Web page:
A. Required Showing on the Merits. Appellants contend that in this Circuit the Commission can secure a preliminary injunction only upon evidence that establishes a "strong prima facie case," a standard expressed in SEC v. Management Dynamics, Inc., 515 F.2d at 807. The provenance of this somewhat odd formulation puts its authoritativeness in considerable doubt. The phrase first appeared in this Circuit's securities law jurisprudence in SEC v. Boren, 283 F.2d 312 (2d Cir. 1960). Rejecting a claim that the Commission was required to prove the duration of the defendants' involvement with a company that was the subject of enforcement proceedings, we said that it was "only necessary for the court to find that the petitioning agency had presented a strong prima facie case to justify the discretionary insurance of the interlocutory restraint." Id. at 313. Cited as authority were Hamilton Watch Co. v. Benrus Watch Co., 206 F.2d 738 (2d Cir. 1953), and Bowles v. Montgomery Ward Co., 143 F.2d 38 (7th Cir. 1944). Neither case involved a preliminary injunction sought by the SEC, and, more importantly, neither opinion used the phrase "strong prima facie case" nor purported to add to the traditional test for obtaining a preliminary injunction. Hamilton Watch was a private antitrust action in which we upheld a preliminary injunction on the lenient standard of a balance of hardships tipping decidedly to the plaintiff and a substantial question on the merits that is a fair ground for litigation. Montgomery Ward was a Government action to enforce wartime price control regulations in which the Seventh Circuit said that to obtain a preliminary injunction "[t]here need be only evidence tending to make out a prima facie case." 143 F.2d at 42. The adjective "strong" was not used nor implied in the opinion.
There matters stood until 1975 when SEC v. Management Dynamics, Inc., supra, was decided. Recounting the proceedings in the District Court, the opinion noted that the District Judge had found "the requisite `strong prima facie case to justify the discretionary issuance of the interlocutory restraint,' SEC v. Boren, 283 F.2d 312, 313 (2d Cir. 1960)." 515 F.2d at 807. Since Boren had rather casually used the formulation, citing as authority Benrus Watch, which had applied a more lenient standard, we are left to wonder what prompted the panel to characterize the "strong prima facie case" standard as "requisite." In any event, the panel was careful to leave open the prospect that more flexible standards would be appropriate in future cases where the fact of violation might not be as clear as in SEC v. Management Dynamics, Inc., 515 F.2d at 809 n. 5. In such cases, a district court "will attach greater weight to traditional equitable principles," giving "special emphasis" to "the need to enforce the securities laws." Id.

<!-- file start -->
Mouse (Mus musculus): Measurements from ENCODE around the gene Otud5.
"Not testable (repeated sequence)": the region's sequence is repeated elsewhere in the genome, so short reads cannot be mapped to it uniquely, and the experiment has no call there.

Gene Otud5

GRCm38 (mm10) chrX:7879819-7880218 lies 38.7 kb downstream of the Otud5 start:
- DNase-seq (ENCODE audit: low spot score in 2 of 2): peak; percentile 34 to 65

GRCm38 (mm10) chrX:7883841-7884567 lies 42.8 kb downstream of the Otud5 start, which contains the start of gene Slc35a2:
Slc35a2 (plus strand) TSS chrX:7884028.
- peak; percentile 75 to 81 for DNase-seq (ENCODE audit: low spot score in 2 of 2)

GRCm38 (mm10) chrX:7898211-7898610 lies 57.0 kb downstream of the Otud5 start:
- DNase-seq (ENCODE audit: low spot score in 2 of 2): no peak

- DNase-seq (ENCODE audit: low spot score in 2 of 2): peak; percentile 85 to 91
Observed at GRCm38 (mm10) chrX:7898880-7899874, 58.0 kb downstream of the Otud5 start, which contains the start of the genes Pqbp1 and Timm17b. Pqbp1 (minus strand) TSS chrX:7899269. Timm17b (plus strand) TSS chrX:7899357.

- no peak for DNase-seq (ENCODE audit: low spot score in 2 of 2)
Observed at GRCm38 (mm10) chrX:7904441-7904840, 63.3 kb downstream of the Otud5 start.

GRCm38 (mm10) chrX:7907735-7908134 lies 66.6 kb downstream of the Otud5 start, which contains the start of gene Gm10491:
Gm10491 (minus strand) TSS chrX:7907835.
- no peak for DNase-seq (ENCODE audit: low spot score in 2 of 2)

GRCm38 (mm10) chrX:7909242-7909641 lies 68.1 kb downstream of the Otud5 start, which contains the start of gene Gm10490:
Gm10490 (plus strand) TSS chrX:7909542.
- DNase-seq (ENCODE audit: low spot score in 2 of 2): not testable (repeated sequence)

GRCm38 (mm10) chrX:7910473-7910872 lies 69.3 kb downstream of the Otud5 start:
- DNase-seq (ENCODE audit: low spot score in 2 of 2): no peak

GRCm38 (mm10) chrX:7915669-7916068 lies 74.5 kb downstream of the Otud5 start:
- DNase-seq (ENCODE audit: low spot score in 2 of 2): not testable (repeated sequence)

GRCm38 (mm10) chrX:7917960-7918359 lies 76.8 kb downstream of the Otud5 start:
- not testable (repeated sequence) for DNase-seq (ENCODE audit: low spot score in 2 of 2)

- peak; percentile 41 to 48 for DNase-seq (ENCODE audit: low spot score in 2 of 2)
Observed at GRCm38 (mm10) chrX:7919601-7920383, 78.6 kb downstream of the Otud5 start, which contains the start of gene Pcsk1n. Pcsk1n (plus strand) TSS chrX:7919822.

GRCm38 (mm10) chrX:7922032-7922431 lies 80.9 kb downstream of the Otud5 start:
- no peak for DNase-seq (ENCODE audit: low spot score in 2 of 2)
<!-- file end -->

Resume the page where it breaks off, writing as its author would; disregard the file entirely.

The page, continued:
In the one SEC preliminary injunction suit reaching this Court between Boren and Management Dynamics, we noted that the District Court had found the evidence sufficient to create "a strong prima facie case." SEC v. S § P National Corp., 360 F.2d 741, 748 (2d Cir. 1966). We upheld the finding as not clearly erroneous, but did not indicate that the prima facie case was required to be "strong."
Our next encounter with an SEC preliminary injunction was SEC v. American Board of Trade, Inc., 751 F.2d 529 (2d Cir. 1984), an opinion authored by Judge Friendly. He noted that the District Judge (as in the pending case, Judge Kram) had stated "quite correctly" that to obtain a preliminary injunction the SEC must demonstrate "`(a) a prima facie case that a violation of the securities laws has occurred, and (b) a strong likelihood that a violation will occur again in the future.'" Id. at 533 (quoting SEC v. American Board of Trade, Inc., 593 F.Supp. 335, 338 (S.D.N.Y. 1984)). The adjective "strong" was not applied to the phrase " prima facie case," and there is no indication that even this phrase was intended to impose a special burden more onerous than the traditional "likelihood of success" standard for preliminary injunctions.
Judge Friendly also quoted Judge Kram as having found that the SEC had made "a strong prima facie case of prior violations and demonstrated a grave likelihood that violations will occur in the future." Id. at 534 (quoting 593 F.Supp. at 343). Since the test was stated "quite correctly" without the adjective "strong," the District Judge's use of the adjective to describe the Commission's showing does not make it part of the test.